Gut bacteria that support healthy pregnancies cause disease in others

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John Carberry
gut bacteria
Lars Angenent
Bacteroides thetaiotaomicron, a beneficial gut bacterium.

The microbial community found in the gut creates beneficial health conditions for pregnant women, a new study shows -- and strikingly, these same bacteria-driven conditions are considered unhealthy in non-pregnant people.

The study appearing Aug. 3 in the journal Cell shows that the gut bacteria in pregnant women undergo profound changes between the first and third trimesters. Furthermore, shifts in gut microbes drive changes that mimic metabolic syndrome -- with symptoms including insulin desensitization, weight gain and mild inflammation in the gut.

"In pregnant women, these changes are normal," said Ruth Ley, Cornell assistant professor of microbiology and senior author of the paper. The changes help pregnant women gain weight for increased energy and to meet the fetus' nutrient demands and to prepare for breastfeeding, she said.

"But outside of pregnancy, it's reminiscent of metabolic syndrome," which can lead to obesity and type 2 diabetes, she added.

Ley and colleagues examined the stools of 91 Finnish women during their first and third trimesters of pregnancy. The women all started with normal distributions of gut bacteria, but by the third trimester, their gut microbiota varied greatly and unpredictably. Also, healthy bacteria counts decreased while certain bacteria associated with inflammation increased in a majority of the women.

The women in the study varied in weight, and some suffered from gestational diabetes, but significant gut changes occurred regardless of their physical state, Ley said.

Furthermore, blood and diet data on the women showed that the changes were not diet related. Though causes behind the changes are unknown, they may be immune system or hormone related, Ley said.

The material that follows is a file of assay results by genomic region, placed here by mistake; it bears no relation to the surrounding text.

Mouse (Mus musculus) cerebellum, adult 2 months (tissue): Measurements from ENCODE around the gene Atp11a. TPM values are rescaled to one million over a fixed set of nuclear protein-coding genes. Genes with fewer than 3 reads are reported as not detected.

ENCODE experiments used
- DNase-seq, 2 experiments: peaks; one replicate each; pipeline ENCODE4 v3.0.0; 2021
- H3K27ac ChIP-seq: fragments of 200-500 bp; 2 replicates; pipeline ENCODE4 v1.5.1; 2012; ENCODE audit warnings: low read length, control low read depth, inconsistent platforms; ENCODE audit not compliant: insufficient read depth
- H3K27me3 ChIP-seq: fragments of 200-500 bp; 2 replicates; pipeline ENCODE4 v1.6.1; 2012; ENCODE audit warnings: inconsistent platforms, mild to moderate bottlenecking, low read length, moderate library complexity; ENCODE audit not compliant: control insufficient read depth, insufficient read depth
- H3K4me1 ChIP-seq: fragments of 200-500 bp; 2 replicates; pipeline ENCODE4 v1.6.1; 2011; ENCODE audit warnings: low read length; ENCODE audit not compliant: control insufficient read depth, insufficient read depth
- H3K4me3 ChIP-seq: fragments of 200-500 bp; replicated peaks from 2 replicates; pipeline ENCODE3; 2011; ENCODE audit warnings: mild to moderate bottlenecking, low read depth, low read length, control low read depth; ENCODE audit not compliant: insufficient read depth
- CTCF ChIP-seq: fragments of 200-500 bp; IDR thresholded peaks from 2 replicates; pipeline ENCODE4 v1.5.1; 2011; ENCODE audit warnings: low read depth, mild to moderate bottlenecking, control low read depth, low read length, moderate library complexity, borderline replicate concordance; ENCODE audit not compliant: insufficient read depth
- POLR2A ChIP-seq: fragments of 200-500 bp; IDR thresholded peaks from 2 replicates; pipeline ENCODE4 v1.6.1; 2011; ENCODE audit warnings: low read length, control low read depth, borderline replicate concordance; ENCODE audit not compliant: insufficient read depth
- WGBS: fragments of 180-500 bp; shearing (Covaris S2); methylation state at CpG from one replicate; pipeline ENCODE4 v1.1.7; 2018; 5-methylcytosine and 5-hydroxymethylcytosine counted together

The researchers also took special germ-free mice and inoculated them with gut microbiota from women in their first and third trimesters, respectively. The mice with gut bacteria from the later period gained more weight and developed reduced insulin sensitivity and greater gut inflammation. The experiment showed that microbiota from the third trimester can induce metabolic changes in mice that are similar to conditions in women in their third trimester and that gut bacteria drive the metabolic changes.

The findings suggest that the relationship between hosts and microbes, and the role of microbes in insulin sensitivity and weight gain may have origins in reproductive biology.

The researchers also had gut bacteria and health data from the children born to the women in the study sample. The children grew up normal regardless of the mother's health conditions. "There's no carryover to the babies that we can detect," Ley said.

Omry Koren, a postdoctoral researcher in Ley's lab, is the paper's lead author. The study included researchers from University of Turku, Finland, the University of Gothenburg, Sweden, and the Howard Hughes Medical Institute.

The study was funded by The Hartwell Foundation; National Institutes of Health Human Microbiome Project; the David and Lucile Packard, the Arnold and Mabel Beckman, the Ragnar Söderberg's, and the Päivikki and Sakari Sohlberg foundations; the Cornell Center for Comparative Population Genomics; and the Academy of Finland.

 


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